"if you are neutral in situations of injustice, you have chosen
the side of the oppressor." - Desmond Tutu.

The Khalistan conspiracy makes startling revelations about state complicity in the Sikh Genocide, but glosses over the crimes of the current Hindu nationalist regime Featured

 

Gurpreet Singh   

Authored by a former Indian spy, the latest book tells how then-ruling Congress party of India engineered a pogrom against the minority Sikh community during the month of November, 1984.  

Thousands of innocent Sikhs were slaughtered across India by mobs led by Congress party activists following the assassination of Prime Minister Indira Gandhi by her Sikh body guards, who were seeking revenge for the military invasion on their holiest shrine in Amritsar in June that year. 

The ill-conceived army operation, which left many pilgrims dead and enraged the Sikhs worldwide, was avoidable, according to author G.B.S. Sidhu, a former Sikh officer of India’s intelligence agency Research and Analysis Wing (R&AW).  

He explains in detail how the attack was planned and executed to suppress the Sikh struggle for the right to self-determination and autonomy of their home state of Punjab, to polarize the Hindu majority for the so called secularist Congress party to win the upcoming general election.  

He gives first-hand information of how Indira Gandhi’s son Rajiv Gandhi - who succeeded her as the next Prime Minister - and his close associates were directly involved in the Sikh massacre, which helped him gain a brute majority in the election that followed.  

Significantly, he puts on record how the police force in the national capital of New Delhi was helping the mobs going after Sikhs. He himself had to briefly take refuge in a Hindu colleague's house. 

This memoir is important to read, to put the movement for a separate Sikh state of Khalistan in perspective, and to see how repression of the Sikhs strengthened that movement, rather than blaming Sikh activists in places like Canada alone for instigating violence and bloodshed in Punjab.  

Sidhu makes us understand that Khalistan was never a popular demand. It was the creation of the Congress leadership, which deliberately wanted to discredit and weaken a genuine Sikh movement in Punjab, for more autonomy to the state and several religious concessions, by othering Sikhs to gain the sympathy of Hindu voters. Its calculation failed completely. The extremist elements they wished to prop up against moderate Sikh leaders went out of control, and Punjab was pushed into turmoil during a decade long militancy.  

He rightly observes that neighbouring Pakistan had only taken advantage of the domestic crisis, for which the blame lies squarely with the Congress party. He warns that if India fails to bring closure to 1984, Pakistan and Khalistan supporters outside India will continue to precipitate their agenda.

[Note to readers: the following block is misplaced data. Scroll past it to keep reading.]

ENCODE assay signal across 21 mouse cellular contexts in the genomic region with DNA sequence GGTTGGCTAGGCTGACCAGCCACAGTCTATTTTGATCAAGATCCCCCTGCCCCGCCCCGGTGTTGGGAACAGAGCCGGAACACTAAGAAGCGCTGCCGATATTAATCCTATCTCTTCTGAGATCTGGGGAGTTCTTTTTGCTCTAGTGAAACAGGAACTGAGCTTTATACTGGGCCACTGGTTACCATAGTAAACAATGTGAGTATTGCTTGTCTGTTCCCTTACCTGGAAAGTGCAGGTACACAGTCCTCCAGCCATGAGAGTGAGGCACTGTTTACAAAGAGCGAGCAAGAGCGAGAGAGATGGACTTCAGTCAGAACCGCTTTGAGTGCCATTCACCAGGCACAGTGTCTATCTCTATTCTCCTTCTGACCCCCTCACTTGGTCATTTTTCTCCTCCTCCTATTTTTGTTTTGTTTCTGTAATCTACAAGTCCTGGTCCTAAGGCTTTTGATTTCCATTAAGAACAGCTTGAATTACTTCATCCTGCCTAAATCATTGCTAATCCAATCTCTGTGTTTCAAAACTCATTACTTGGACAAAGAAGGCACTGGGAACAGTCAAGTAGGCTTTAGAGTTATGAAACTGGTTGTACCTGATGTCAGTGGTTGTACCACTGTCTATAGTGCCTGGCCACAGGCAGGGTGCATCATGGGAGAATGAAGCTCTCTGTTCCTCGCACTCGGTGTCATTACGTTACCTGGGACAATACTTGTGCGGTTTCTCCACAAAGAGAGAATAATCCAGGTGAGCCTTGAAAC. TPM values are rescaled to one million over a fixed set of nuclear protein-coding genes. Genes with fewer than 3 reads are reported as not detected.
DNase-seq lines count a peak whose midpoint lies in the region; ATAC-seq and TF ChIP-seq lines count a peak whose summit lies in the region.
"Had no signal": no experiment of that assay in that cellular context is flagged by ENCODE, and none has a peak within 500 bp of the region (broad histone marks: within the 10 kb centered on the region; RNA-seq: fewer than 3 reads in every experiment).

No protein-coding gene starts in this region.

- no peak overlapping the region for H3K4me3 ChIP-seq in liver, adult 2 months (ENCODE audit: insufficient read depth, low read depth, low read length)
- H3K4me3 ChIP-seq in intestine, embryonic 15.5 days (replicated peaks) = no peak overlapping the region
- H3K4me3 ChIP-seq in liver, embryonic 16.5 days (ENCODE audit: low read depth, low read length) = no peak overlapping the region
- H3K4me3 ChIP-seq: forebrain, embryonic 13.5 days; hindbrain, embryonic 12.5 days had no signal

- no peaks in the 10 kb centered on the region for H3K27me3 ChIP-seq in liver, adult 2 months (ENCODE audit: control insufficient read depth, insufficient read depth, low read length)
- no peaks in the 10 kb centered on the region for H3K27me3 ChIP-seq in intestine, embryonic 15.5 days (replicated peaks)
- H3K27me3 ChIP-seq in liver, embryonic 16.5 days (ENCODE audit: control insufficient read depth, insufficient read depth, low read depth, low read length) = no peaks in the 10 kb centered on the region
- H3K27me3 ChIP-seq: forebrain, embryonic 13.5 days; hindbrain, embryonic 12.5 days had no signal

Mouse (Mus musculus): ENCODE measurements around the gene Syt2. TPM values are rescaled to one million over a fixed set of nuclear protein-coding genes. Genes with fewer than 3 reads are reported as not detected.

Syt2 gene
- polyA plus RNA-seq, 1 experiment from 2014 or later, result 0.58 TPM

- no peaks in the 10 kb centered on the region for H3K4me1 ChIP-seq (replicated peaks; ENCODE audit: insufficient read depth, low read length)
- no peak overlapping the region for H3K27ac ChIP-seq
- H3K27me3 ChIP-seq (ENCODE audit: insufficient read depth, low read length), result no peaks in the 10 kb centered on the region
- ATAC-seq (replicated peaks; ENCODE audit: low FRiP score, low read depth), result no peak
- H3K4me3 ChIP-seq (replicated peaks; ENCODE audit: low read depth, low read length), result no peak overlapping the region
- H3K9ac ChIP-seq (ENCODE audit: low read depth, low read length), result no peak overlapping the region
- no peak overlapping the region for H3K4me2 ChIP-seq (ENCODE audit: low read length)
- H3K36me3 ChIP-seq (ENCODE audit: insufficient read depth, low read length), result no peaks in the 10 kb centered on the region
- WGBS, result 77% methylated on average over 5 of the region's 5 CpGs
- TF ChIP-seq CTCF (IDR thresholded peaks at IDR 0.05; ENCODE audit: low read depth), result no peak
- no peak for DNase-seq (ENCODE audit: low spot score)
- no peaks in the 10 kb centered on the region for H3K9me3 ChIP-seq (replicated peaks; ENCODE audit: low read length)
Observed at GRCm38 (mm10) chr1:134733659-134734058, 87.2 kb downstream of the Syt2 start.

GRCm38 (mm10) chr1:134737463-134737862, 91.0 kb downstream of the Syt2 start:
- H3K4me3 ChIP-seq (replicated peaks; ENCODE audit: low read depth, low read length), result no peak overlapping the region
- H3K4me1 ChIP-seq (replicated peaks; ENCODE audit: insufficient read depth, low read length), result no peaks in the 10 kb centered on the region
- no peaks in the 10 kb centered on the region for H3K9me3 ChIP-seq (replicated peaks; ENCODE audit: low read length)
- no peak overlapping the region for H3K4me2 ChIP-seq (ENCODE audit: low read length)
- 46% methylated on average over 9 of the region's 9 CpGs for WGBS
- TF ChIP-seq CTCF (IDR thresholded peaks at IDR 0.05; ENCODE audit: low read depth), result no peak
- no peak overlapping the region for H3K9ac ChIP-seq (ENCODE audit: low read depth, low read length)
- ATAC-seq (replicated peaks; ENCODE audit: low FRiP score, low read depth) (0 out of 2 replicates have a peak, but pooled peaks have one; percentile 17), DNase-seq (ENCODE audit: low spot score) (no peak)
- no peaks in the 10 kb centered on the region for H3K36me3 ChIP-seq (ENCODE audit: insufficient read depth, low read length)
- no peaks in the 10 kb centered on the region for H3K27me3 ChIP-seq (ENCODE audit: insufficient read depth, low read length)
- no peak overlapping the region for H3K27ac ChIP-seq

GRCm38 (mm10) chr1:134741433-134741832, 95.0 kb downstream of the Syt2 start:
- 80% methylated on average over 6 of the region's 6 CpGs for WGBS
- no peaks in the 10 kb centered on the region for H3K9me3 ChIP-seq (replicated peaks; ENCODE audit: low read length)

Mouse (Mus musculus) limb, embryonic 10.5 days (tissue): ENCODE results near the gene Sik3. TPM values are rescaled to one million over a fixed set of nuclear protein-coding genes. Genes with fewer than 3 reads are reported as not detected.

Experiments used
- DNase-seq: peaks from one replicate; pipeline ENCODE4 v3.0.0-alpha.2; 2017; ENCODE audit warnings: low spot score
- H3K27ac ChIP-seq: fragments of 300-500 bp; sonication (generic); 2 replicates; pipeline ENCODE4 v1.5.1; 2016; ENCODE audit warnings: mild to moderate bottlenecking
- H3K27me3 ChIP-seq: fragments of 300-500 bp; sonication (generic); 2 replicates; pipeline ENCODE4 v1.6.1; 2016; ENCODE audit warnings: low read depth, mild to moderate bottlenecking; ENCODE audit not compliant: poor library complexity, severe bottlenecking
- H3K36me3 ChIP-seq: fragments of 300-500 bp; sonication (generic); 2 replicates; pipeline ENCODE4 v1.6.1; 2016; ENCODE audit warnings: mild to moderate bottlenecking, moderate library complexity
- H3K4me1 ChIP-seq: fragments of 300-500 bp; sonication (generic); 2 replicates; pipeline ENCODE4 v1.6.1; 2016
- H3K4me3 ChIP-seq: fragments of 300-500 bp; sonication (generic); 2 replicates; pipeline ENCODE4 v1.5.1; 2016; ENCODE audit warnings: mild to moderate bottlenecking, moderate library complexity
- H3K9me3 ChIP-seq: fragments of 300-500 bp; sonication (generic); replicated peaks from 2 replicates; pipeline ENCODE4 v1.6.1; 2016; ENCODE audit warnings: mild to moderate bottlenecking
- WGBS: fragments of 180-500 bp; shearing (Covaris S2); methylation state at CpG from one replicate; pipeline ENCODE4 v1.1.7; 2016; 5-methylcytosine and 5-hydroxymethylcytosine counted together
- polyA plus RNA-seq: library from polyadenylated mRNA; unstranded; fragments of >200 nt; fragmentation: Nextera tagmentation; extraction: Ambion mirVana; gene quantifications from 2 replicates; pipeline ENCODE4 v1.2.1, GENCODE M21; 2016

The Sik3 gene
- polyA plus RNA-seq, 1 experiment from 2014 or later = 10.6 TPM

However, Sidhu has conveniently overlooked the involvement of the currently ruling right wing Hindu nationalist government, led by Prime Minister Narendra Modi.  

That the supporters of Modi’s Bhartiya Janata Party (BJP) also participated in the Sikh massacre is well documented. Yet that part is missing in the book. So much so, Modi’s government gave Bharat Ratna, the highest civilian award, to the late Nanaji Deshmukh, a Hindu supremacist leader who had justified the violence against Sikhs. But Sidhu is silent about this.  On the contrary, he tries to paint a rosy picture of Modi's government by claiming that is has removed the names of Sikh expatriates from a blacklist prepared by the previous Congress government, to deny entry to those who had been raising voices against state repression abroad and creating an environment for reinvestigating the massacre of 1984.  

How could he gloss over all this, especially when the attacks on religious minorities, especially Muslims, have grown under Modi? It is pertinent to mention that Modi had repeated what happened in 1984 back in 2002, when he was the Chief Minister of Gujarat, which witnessed Muslim genocide after a train carrying Hindu pilgrims caught fire leaving more than 50 people dead. Although one commission of enquiry found that it was an accident, Modi blamed it on Muslims and incited violence against them. Because of that, he was denied a visa by the US and other western countries until he became the Prime Minister in 2014.  

Even in 2019, Modi supporters targeted Kashmiri Muslims across India, following a militant attack that left forty soldiers dead in Kashmir.   

Interestingly, while claiming to be an authority on Sikh history, Sidhu does not take pains to look into the BJP agenda of assimilating Sikhs into the dominant Hindu society, which is a great source of worry among the Sikhs and has been at the root of the conflict between the community and the Indian establishment. It is not surprising to see how this anxiety has grown under Modi, who remains highly unpopular among the Sikhs in spite of the opportunistic political alliance between trhe BJP and Akali Dal, the party that claims to represent Sikh interests in Punjab.

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